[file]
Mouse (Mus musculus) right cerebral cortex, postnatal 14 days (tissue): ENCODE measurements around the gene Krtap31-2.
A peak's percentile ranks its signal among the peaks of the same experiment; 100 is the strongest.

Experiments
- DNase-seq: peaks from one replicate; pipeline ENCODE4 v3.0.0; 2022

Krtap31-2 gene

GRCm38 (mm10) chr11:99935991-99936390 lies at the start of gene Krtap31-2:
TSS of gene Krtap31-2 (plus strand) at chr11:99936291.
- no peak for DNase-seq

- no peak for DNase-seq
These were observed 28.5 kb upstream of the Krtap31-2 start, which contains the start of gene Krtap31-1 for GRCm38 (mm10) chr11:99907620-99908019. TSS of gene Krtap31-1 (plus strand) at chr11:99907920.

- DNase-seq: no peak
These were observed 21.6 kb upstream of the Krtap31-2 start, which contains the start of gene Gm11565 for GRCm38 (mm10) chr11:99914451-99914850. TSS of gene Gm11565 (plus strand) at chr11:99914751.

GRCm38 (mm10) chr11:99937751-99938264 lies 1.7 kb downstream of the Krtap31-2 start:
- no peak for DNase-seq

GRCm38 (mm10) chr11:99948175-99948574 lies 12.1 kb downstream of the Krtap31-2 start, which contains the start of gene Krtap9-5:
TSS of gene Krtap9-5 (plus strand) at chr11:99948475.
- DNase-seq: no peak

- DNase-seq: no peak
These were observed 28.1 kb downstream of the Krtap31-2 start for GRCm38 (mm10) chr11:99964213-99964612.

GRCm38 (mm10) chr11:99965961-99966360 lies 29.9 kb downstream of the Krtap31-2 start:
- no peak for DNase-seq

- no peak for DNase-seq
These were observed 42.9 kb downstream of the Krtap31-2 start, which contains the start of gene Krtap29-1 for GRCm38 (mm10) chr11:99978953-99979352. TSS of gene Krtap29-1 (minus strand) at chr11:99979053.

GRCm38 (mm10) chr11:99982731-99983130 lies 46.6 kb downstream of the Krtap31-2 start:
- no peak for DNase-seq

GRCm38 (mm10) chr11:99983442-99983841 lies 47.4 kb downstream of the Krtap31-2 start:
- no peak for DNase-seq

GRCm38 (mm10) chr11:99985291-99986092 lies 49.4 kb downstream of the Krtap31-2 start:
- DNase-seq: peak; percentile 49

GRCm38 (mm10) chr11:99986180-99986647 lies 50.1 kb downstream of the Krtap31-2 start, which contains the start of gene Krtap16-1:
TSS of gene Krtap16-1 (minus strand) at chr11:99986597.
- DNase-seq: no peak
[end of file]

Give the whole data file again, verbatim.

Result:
Mouse (Mus musculus) right cerebral cortex, postnatal 14 days (tissue): ENCODE measurements around the gene Krtap31-2.
A peak's percentile ranks its signal among the peaks of the same experiment; 100 is the strongest.

Experiments
- DNase-seq: peaks from one replicate; pipeline ENCODE4 v3.0.0; 2022

Krtap31-2 gene

GRCm38 (mm10) chr11:99935991-99936390 lies at the start of gene Krtap31-2:
TSS of gene Krtap31-2 (plus strand) at chr11:99936291.
- no peak for DNase-seq

- no peak for DNase-seq
These were observed 28.5 kb upstream of the Krtap31-2 start, which contains the start of gene Krtap31-1 for GRCm38 (mm10) chr11:99907620-99908019. TSS of gene Krtap31-1 (plus strand) at chr11:99907920.

- DNase-seq: no peak
These were observed 21.6 kb upstream of the Krtap31-2 start, which contains the start of gene Gm11565 for GRCm38 (mm10) chr11:99914451-99914850. TSS of gene Gm11565 (plus strand) at chr11:99914751.

GRCm38 (mm10) chr11:99937751-99938264 lies 1.7 kb downstream of the Krtap31-2 start:
- no peak for DNase-seq

GRCm38 (mm10) chr11:99948175-99948574 lies 12.1 kb downstream of the Krtap31-2 start, which contains the start of gene Krtap9-5:
TSS of gene Krtap9-5 (plus strand) at chr11:99948475.
- DNase-seq: no peak

- DNase-seq: no peak
These were observed 28.1 kb downstream of the Krtap31-2 start for GRCm38 (mm10) chr11:99964213-99964612.

GRCm38 (mm10) chr11:99965961-99966360 lies 29.9 kb downstream of the Krtap31-2 start:
- no peak for DNase-seq

- no peak for DNase-seq
These were observed 42.9 kb downstream of the Krtap31-2 start, which contains the start of gene Krtap29-1 for GRCm38 (mm10) chr11:99978953-99979352. TSS of gene Krtap29-1 (minus strand) at chr11:99979053.

GRCm38 (mm10) chr11:99982731-99983130 lies 46.6 kb downstream of the Krtap31-2 start:
- no peak for DNase-seq

GRCm38 (mm10) chr11:99983442-99983841 lies 47.4 kb downstream of the Krtap31-2 start:
- no peak for DNase-seq

GRCm38 (mm10) chr11:99985291-99986092 lies 49.4 kb downstream of the Krtap31-2 start:
- DNase-seq: peak; percentile 49

GRCm38 (mm10) chr11:99986180-99986647 lies 50.1 kb downstream of the Krtap31-2 start, which contains the start of gene Krtap16-1:
TSS of gene Krtap16-1 (minus strand) at chr11:99986597.
- DNase-seq: no peak